OFW INFLOWS SURGE TO $917 MILLION IN JANUARY
MANILA, March 16, 2006 (STAR) By Des Ferriols - Filipinos working overseas sent nearly a billion dollars in cash to their families in the country in January, up 16.5 percent from a year earlier, the Bangko Sentral ng Pilipinas (BSP) reported yesterday.
January remittances reached $917 million, compared to $787 million a year ago, BSP Governor Amando M. Tetangco Jr. said yesterday.
The BSP attributed the 16.5-percent rise to an increase in the number of overseas workers sending money through banks. It also said more money from overseas Filipinos was being sent for investment purposes.
Informal remittance services have dramatically declined in popularity among OFWs as banks stepped up their aggressive drive to make it simpler, cheaper and easier for OFWs to use banks instead.
"Commercial banks have stepped up their drive to serve the banking needs of OFWs by ensuring faster remittance transfers and expanding their centers and tie-ups abroad," BSP Governor Amando M. Tetangco Jr. said. "Naturally, more OFWs want to use banks instead because they are a lot safer."
The more significant development, however, was the reported increase in the amount of remittances used for direct payments of investments in the Philippines, particularly in real estate.
According to Tetangco, this trend had been noted early on with the pick-up in the housing sector as OFWs acquired homes for their families. He said this was even stronger in January, based on reports by commercial banks.
"These factors compensated for the dampening impact of the decrease in the deployment of OFWs," Tetangco said.
According to Tetangco, the report of the Philippine Overseas Employment Administration (POEA) showed a 7.2 percent decline in total deployment for January.
Tetangco said the deployment of land-based labor declined by 9.8 percent to 77,391 workers in January, offsetting the increase in the number of deployed sea-based workers compared to last year.
Despite the drop in labor deployment, Tetangco said the strong start in remittances still augured well for the country’s projected remittance growth for the year.
In 2006, remittances from OFWs are expected to grow by at least 10 percent, possibly surpassing the $10.7 billion remitted in 2005. Last year’s growth rate was a surging 25 percent due mainly to the increase in labor deployment.
The BSP said that in December 2005 alone, remittances reached almost a billion dollars, hitting $962 million as OFWs sent money home for the holidays.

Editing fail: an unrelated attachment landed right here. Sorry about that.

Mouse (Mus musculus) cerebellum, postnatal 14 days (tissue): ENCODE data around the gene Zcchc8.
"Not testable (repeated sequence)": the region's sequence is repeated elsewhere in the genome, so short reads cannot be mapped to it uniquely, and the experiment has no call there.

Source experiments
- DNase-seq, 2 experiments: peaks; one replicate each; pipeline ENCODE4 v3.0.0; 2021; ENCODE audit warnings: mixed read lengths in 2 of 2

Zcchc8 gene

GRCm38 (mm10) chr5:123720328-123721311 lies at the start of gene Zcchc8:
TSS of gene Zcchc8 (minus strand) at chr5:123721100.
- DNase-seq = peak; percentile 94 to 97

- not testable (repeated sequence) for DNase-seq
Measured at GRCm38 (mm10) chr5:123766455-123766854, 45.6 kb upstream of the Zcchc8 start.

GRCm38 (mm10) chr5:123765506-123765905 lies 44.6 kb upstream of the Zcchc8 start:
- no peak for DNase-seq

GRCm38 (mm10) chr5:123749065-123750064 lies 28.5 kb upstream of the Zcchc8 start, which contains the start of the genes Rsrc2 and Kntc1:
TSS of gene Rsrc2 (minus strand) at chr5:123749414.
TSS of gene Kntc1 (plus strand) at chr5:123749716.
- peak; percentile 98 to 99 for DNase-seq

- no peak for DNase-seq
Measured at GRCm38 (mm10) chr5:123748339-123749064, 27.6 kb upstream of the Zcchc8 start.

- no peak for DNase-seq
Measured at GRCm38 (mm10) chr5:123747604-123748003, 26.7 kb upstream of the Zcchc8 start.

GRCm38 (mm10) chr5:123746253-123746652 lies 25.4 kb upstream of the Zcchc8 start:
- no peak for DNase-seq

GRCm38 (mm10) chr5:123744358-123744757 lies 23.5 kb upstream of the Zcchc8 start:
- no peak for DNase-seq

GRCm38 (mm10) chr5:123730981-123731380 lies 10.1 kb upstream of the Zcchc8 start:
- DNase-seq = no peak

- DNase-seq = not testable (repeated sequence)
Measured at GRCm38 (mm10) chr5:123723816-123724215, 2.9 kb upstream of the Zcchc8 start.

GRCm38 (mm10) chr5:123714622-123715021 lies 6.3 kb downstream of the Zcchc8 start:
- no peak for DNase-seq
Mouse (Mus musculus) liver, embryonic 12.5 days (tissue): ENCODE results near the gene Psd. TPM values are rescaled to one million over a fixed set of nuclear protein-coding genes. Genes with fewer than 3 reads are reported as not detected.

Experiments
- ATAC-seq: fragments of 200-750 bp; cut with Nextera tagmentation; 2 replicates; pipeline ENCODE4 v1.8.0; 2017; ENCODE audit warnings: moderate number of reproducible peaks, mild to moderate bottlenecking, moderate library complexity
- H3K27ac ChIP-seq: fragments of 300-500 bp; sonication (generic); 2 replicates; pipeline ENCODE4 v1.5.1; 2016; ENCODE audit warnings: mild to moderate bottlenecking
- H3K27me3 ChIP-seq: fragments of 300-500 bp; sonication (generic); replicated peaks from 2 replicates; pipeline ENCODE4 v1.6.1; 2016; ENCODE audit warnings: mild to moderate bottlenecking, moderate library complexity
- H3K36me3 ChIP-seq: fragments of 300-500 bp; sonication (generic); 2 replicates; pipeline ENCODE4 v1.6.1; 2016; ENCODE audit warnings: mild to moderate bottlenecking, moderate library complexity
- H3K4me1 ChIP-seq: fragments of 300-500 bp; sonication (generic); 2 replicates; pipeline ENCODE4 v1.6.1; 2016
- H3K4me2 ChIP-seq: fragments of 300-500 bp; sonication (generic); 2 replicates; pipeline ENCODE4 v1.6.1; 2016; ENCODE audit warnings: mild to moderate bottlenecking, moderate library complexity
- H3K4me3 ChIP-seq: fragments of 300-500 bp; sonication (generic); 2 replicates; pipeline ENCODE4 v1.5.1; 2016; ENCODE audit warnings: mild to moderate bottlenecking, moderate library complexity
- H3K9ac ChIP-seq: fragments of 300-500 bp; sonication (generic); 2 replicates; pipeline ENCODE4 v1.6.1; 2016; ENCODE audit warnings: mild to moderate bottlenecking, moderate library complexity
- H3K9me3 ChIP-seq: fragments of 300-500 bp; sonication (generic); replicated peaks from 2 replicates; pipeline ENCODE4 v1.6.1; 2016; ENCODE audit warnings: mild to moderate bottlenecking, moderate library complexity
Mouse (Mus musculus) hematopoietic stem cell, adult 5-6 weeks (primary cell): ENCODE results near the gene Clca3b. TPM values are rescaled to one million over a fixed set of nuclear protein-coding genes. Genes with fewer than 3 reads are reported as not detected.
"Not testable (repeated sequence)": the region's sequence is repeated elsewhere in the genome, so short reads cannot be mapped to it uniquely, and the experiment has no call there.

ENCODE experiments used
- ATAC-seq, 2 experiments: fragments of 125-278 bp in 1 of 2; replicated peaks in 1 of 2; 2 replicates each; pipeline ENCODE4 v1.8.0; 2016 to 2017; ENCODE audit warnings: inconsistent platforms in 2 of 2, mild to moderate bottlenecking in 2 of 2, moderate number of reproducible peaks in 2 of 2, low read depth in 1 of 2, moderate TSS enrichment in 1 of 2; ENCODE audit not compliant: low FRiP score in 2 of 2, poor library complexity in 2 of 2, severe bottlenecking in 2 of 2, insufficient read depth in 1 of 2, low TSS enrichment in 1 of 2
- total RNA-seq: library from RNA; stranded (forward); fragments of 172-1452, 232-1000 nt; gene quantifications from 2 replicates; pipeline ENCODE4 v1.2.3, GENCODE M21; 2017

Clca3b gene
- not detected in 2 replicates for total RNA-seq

The increase in deployment resulted from an active campaign by the Arroyo administration to promote Filipino labor abroad since the Philippine economy can not support high-paying jobs in the domestic labor market.
"The continued demand for OFWS is due in part to efforts undertaken by the government, in cooperation with the private sector, to conduct various marketing missions aimed at promoting and identifying employment opportunities for Filipino workers," the BSP said.
As a result, the country has been deploying highly skilled and, thus, higher paid Filipino workers such as engineers, teachers, nurses and medical workers who would otherwise not find jobs commensurate to their skills.
To date, the BSP said the bulk of remittances come from the U.S.A., Saudi Arabia, Italy, Japan, Hong Kong, U.K., United Arab Emirates and Singapore.
Jobless rate rises to 8.1% in Jan By Rica D. Delfinado The Philippine Star 03/16/2006
A shrinking industrial sector pushed the country’s unemployment rate up to 8.1 percent in January, the National Statistics Office (NSO) reported yesterday.
The jobless rate stood at 7.4 percent in October, the latest previous figure.
The government statistics office said a total of 2.8 million Filipinos were unemployed in January.
Agricultural employment rose by 475,000 jobs or 4.2 percent from a year earlier to 11.8 million, while services increased 2.4 percent to 15.67 million.
A total of 95,000 jobs were lost in the industrial sector – including 73,000 in construction – reducing employment in the sector to 4.88 million.
The ratio of people who worked for less than 40 hours a week, officiallly defined as the underemployment segments, rose to 21.3 percent compared to a year earlier.
The NSO also reported the number of Filipinos who are gainfully employed in January stood at 32.4 million, resulting in a national employment rate of 91.9 percent.
The agriculture, fishery and forestry sector recorded the highest increase in employment at 475,000. Employment in this sector expanded by 4.2 percent in January to 11.8 million from 11.4 million in the same period last year.
The number of employed Filipinos in the services sector also grew with all sectors registering positive employment growth except health and social work which declined by 8.4 percent from 382,000 in January 2005 to 350,000 in January this year.
Chief News Editor: Sol Jose Vanzi
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